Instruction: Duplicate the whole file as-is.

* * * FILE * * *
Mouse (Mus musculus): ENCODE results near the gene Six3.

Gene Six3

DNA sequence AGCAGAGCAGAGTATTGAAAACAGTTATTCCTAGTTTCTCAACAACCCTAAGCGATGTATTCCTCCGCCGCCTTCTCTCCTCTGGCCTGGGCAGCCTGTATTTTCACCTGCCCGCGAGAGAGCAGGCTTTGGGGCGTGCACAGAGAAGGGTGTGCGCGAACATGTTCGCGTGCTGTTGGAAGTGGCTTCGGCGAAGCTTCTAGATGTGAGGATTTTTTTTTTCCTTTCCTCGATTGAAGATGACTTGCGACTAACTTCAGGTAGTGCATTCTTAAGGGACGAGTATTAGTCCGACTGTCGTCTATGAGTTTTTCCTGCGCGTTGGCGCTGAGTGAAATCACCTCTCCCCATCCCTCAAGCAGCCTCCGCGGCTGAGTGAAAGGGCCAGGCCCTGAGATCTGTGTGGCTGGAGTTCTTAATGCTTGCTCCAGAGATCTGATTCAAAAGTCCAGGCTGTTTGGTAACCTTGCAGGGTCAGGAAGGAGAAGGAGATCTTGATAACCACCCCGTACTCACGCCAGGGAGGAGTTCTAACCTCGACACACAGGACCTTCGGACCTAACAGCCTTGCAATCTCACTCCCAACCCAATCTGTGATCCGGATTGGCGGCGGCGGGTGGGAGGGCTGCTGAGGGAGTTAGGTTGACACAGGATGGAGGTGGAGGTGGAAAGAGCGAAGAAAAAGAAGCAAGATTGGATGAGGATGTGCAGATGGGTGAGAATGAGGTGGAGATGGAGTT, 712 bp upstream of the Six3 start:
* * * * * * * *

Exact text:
Mouse (Mus musculus): ENCODE results near the gene Six3.

Gene Six3

DNA sequence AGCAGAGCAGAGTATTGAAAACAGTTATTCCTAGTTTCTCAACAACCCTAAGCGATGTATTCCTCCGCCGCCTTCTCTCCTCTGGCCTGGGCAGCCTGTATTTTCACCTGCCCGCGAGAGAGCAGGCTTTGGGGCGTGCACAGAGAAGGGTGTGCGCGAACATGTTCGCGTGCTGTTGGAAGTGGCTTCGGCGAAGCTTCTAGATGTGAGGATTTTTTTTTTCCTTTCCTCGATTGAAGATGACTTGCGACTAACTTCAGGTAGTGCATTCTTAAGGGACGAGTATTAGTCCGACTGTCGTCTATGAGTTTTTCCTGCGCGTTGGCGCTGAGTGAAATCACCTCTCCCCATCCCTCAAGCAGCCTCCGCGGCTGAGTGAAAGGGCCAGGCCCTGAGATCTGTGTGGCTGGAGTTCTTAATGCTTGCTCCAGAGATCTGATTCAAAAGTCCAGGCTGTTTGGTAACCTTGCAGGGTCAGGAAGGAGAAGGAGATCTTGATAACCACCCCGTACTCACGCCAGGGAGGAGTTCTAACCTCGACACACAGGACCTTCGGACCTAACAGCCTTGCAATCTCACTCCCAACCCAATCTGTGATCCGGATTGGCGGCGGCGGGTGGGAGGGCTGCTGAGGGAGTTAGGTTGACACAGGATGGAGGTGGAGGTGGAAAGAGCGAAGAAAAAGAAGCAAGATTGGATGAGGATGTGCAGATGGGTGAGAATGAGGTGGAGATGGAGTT, 712 bp upstream of the Six3 start: